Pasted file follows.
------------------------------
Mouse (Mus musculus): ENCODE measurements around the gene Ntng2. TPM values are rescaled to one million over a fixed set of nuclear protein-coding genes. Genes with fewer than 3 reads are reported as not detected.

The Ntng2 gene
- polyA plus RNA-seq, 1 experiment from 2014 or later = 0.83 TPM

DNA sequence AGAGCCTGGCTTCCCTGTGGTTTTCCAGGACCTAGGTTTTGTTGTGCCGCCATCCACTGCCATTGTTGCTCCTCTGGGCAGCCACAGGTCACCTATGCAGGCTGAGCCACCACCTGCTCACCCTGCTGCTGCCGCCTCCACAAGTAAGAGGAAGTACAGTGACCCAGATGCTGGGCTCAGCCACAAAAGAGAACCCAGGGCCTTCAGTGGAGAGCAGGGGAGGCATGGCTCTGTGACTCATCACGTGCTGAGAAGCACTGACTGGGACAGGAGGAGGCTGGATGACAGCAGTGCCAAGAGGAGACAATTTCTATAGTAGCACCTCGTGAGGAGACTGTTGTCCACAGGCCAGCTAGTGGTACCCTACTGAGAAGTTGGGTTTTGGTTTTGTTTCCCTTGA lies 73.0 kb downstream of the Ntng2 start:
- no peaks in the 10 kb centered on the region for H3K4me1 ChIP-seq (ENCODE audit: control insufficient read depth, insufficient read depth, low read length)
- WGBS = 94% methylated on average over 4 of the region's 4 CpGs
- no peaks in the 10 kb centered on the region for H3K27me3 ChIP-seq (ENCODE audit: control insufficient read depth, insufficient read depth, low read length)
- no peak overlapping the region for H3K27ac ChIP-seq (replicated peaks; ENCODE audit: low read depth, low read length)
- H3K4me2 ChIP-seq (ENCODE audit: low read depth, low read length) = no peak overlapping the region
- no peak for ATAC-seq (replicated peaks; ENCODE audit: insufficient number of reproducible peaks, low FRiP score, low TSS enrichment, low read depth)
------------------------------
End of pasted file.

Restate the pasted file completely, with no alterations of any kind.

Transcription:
Mouse (Mus musculus): ENCODE measurements around the gene Ntng2. TPM values are rescaled to one million over a fixed set of nuclear protein-coding genes. Genes with fewer than 3 reads are reported as not detected.

The Ntng2 gene
- polyA plus RNA-seq, 1 experiment from 2014 or later = 0.83 TPM

DNA sequence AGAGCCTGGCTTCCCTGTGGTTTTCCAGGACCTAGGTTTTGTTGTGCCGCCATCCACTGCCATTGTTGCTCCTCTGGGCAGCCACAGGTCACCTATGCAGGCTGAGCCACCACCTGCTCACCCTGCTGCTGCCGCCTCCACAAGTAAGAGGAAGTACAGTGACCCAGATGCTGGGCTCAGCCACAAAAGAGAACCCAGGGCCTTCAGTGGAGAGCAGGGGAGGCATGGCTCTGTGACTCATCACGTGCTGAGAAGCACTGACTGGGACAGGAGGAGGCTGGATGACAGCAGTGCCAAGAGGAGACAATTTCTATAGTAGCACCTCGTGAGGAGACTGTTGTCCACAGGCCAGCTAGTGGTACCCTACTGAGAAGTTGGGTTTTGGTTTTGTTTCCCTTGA lies 73.0 kb downstream of the Ntng2 start:
- no peaks in the 10 kb centered on the region for H3K4me1 ChIP-seq (ENCODE audit: control insufficient read depth, insufficient read depth, low read length)
- WGBS = 94% methylated on average over 4 of the region's 4 CpGs
- no peaks in the 10 kb centered on the region for H3K27me3 ChIP-seq (ENCODE audit: control insufficient read depth, insufficient read depth, low read length)
- no peak overlapping the region for H3K27ac ChIP-seq (replicated peaks; ENCODE audit: low read depth, low read length)
- H3K4me2 ChIP-seq (ENCODE audit: low read depth, low read length) = no peak overlapping the region
- no peak for ATAC-seq (replicated peaks; ENCODE audit: insufficient number of reproducible peaks, low FRiP score, low TSS enrichment, low read depth)